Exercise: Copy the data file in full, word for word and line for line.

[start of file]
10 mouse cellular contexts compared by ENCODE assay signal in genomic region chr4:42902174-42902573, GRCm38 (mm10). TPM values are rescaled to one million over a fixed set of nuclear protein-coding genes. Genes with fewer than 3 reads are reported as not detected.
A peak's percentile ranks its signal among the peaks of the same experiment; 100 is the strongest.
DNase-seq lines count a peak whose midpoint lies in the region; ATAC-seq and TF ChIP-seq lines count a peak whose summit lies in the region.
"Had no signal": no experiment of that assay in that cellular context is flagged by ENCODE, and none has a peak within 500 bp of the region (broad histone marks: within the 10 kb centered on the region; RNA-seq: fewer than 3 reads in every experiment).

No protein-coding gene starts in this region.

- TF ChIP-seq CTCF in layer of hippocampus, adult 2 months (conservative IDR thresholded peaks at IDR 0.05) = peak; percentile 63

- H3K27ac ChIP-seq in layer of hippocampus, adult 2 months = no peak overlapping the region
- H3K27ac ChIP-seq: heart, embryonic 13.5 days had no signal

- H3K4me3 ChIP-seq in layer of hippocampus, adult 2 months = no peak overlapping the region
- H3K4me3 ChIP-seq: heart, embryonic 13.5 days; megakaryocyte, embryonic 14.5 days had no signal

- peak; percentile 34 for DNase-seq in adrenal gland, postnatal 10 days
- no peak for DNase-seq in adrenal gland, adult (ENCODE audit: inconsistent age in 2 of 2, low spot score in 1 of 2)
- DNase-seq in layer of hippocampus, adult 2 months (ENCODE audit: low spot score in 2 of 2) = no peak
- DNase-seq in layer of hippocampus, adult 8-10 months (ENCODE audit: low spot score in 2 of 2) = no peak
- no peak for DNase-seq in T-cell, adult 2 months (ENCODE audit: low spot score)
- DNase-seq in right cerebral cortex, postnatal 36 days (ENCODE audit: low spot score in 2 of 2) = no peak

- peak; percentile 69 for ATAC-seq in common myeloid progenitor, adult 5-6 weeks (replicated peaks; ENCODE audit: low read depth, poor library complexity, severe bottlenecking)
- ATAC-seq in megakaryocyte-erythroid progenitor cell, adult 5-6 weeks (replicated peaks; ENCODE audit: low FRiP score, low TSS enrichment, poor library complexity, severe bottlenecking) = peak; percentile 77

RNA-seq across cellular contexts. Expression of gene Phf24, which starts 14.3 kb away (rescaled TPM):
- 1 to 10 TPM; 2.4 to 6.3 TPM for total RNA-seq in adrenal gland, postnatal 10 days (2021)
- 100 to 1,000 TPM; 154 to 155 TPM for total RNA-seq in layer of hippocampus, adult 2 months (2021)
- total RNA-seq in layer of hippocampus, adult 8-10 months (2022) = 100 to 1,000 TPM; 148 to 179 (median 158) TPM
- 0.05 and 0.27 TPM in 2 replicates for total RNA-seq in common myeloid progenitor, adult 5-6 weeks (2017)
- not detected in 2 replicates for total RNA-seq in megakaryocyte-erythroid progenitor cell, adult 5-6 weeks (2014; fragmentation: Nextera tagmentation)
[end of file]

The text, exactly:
10 mouse cellular contexts compared by ENCODE assay signal in genomic region chr4:42902174-42902573, GRCm38 (mm10). TPM values are rescaled to one million over a fixed set of nuclear protein-coding genes. Genes with fewer than 3 reads are reported as not detected.
A peak's percentile ranks its signal among the peaks of the same experiment; 100 is the strongest.
DNase-seq lines count a peak whose midpoint lies in the region; ATAC-seq and TF ChIP-seq lines count a peak whose summit lies in the region.
"Had no signal": no experiment of that assay in that cellular context is flagged by ENCODE, and none has a peak within 500 bp of the region (broad histone marks: within the 10 kb centered on the region; RNA-seq: fewer than 3 reads in every experiment).

No protein-coding gene starts in this region.

- TF ChIP-seq CTCF in layer of hippocampus, adult 2 months (conservative IDR thresholded peaks at IDR 0.05) = peak; percentile 63

- H3K27ac ChIP-seq in layer of hippocampus, adult 2 months = no peak overlapping the region
- H3K27ac ChIP-seq: heart, embryonic 13.5 days had no signal

- H3K4me3 ChIP-seq in layer of hippocampus, adult 2 months = no peak overlapping the region
- H3K4me3 ChIP-seq: heart, embryonic 13.5 days; megakaryocyte, embryonic 14.5 days had no signal

- peak; percentile 34 for DNase-seq in adrenal gland, postnatal 10 days
- no peak for DNase-seq in adrenal gland, adult (ENCODE audit: inconsistent age in 2 of 2, low spot score in 1 of 2)
- DNase-seq in layer of hippocampus, adult 2 months (ENCODE audit: low spot score in 2 of 2) = no peak
- DNase-seq in layer of hippocampus, adult 8-10 months (ENCODE audit: low spot score in 2 of 2) = no peak
- no peak for DNase-seq in T-cell, adult 2 months (ENCODE audit: low spot score)
- DNase-seq in right cerebral cortex, postnatal 36 days (ENCODE audit: low spot score in 2 of 2) = no peak

- peak; percentile 69 for ATAC-seq in common myeloid progenitor, adult 5-6 weeks (replicated peaks; ENCODE audit: low read depth, poor library complexity, severe bottlenecking)
- ATAC-seq in megakaryocyte-erythroid progenitor cell, adult 5-6 weeks (replicated peaks; ENCODE audit: low FRiP score, low TSS enrichment, poor library complexity, severe bottlenecking) = peak; percentile 77

RNA-seq across cellular contexts. Expression of gene Phf24, which starts 14.3 kb away (rescaled TPM):
- 1 to 10 TPM; 2.4 to 6.3 TPM for total RNA-seq in adrenal gland, postnatal 10 days (2021)
- 100 to 1,000 TPM; 154 to 155 TPM for total RNA-seq in layer of hippocampus, adult 2 months (2021)
- total RNA-seq in layer of hippocampus, adult 8-10 months (2022) = 100 to 1,000 TPM; 148 to 179 (median 158) TPM
- 0.05 and 0.27 TPM in 2 replicates for total RNA-seq in common myeloid progenitor, adult 5-6 weeks (2017)
- not detected in 2 replicates for total RNA-seq in megakaryocyte-erythroid progenitor cell, adult 5-6 weeks (2014; fragmentation: Nextera tagmentation)